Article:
Organic Foods > Fields of Dreams


by Laurel Kallenbach (A health and travel writer from Boulder, CO)
Will the USDA's new organic rules prove a blessing ... or open a Pandora's box?


The next few months could herald a new era for people who care about the purity of their food and the environment. The U.S. Department of Agriculture (USDA) has finalized and approved strong national organic standards that will help grocery shoppers all across the country determine the extent to which their food is pesticide free. Yet, while supporters of the organic movement are celebrating, a few are already wondering what problems will come of the standards. By passing these strict rules, has the USDA opened a Pandora's box? In addition to releasing wonderful possibilities and ushering in what will surely be a Golden Age of organics, some unpleasant problems may also be unleashed.


Americans from Miami to Anchorage can depend on standardized definitions of organic food once the USDA's national organic standards are in effect -- by the end of next year. The organic labels will clearly state what percentage organic ingredients a product contains (see "Labeling Guidelines," page 18). In addition, the USDA will prevent foods from being labeled as organic if they contain ingredients that have been genetically engineered, irradiated or produced using sewage sludge. "These standards provide a clear set of labeling that gives consumers the ability to make choices about the products they buy," says Katherine DiMatteo, executive director of the Organic Trade Association.


Thanks to thousands of concerned consumers, we have this latest version of national organic standards, which have been in the formative stages for a decade. The 1997 version of the USDA-proposed standards would have allowed genetically modified organisms (GMOs), irradiated and sewage sludge-treated foods to be labeled organic, but public outcry stopped the agency in its tracks. More than 275,000 people wrote in, complaining about the proposal. "We turned the USDA around on its head," says Bob Scowcroft, executive director of the Organic Farming Research Foundation.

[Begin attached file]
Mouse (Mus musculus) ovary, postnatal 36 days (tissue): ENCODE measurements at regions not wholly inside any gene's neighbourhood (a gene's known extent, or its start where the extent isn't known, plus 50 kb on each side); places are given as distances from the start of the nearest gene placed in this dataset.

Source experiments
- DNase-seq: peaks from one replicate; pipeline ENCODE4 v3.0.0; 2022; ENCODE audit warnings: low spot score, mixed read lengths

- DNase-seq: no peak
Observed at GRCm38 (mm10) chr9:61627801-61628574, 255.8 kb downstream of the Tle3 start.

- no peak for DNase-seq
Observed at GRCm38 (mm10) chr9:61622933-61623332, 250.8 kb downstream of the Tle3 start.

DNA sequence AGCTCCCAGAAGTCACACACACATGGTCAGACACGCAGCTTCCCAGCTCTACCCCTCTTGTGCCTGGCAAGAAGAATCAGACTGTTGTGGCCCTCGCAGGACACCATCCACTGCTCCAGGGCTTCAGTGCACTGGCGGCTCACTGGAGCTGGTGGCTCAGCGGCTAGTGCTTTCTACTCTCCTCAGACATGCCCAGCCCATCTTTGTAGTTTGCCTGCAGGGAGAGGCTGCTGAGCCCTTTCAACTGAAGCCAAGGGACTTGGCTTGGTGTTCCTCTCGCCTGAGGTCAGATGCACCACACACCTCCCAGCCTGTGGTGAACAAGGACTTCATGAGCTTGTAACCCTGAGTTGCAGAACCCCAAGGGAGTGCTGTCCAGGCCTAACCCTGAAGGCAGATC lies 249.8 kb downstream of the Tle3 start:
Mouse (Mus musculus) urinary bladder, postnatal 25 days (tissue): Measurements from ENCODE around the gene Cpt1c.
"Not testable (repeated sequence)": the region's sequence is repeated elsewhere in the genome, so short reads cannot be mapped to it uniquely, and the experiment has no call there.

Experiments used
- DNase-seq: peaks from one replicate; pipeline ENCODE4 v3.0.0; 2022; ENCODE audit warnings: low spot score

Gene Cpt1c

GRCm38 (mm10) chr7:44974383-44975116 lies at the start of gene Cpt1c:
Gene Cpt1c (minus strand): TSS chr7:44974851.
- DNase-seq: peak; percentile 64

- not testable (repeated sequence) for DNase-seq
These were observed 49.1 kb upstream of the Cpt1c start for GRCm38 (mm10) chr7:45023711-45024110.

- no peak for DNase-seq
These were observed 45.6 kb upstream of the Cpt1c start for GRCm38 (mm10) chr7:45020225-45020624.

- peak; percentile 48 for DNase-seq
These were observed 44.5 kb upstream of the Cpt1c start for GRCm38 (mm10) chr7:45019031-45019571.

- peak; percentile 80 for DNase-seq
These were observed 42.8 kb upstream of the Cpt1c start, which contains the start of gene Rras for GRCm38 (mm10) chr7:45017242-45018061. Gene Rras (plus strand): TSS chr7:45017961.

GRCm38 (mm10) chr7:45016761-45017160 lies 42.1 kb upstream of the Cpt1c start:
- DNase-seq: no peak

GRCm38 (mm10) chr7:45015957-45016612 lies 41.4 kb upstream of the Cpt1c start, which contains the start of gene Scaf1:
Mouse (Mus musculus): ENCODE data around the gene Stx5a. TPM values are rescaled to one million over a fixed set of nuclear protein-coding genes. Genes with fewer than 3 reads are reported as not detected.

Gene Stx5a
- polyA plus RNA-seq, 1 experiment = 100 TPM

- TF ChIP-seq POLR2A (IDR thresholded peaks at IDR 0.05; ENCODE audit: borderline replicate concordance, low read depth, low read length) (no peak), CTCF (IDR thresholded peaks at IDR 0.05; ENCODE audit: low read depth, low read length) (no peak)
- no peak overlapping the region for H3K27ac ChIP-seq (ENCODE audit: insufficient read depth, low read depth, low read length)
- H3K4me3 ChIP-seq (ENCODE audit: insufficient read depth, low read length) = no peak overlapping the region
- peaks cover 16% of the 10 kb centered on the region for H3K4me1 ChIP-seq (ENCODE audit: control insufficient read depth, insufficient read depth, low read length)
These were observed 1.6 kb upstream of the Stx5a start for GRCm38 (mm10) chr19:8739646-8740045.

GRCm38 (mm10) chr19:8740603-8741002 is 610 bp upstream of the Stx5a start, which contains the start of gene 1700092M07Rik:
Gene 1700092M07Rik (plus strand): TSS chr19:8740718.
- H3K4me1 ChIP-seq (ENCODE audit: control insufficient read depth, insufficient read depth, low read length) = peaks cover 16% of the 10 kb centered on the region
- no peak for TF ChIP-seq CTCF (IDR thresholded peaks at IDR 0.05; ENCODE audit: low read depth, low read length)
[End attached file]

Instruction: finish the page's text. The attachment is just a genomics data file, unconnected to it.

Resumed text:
"Consumers get a good, protective labeling and production standard from this rule," says DiMatteo. "Passage of the regulations created a more secure marketplace for organics in general." She anticipates that over a period of years, as demand for and production of organic food escalates, grocery prices will go down. "As more products become available and we establish better distribution systems and transportation, retailers won't have to ask higher prices for organics because they have limited supply," she says.


Opening Pandora's Box


While those in the organic community generally agree these new organic guidelines are good news for the consumer, some sticking points remain, primarily surrounding issues of contamination of organic crops caused by drifting pesticides, herbicides and GMOs.


One of the biggest gaps in the mostly positive national organic rules is the lack of direction in cases of contaminated organic crops. "We need better guidelines about what happens if organic producers lose income or crops due to circumstances beyond their control, such as unwanted drift from pesticides, herbicides or genetically engineered crops," says DiMatteo. When pollen from a genetically engineered plant is deposited on an organic crop via wind or insects, she explains, that gene may be incorporated into the product, possibly rendering it unfit to be labeled organic.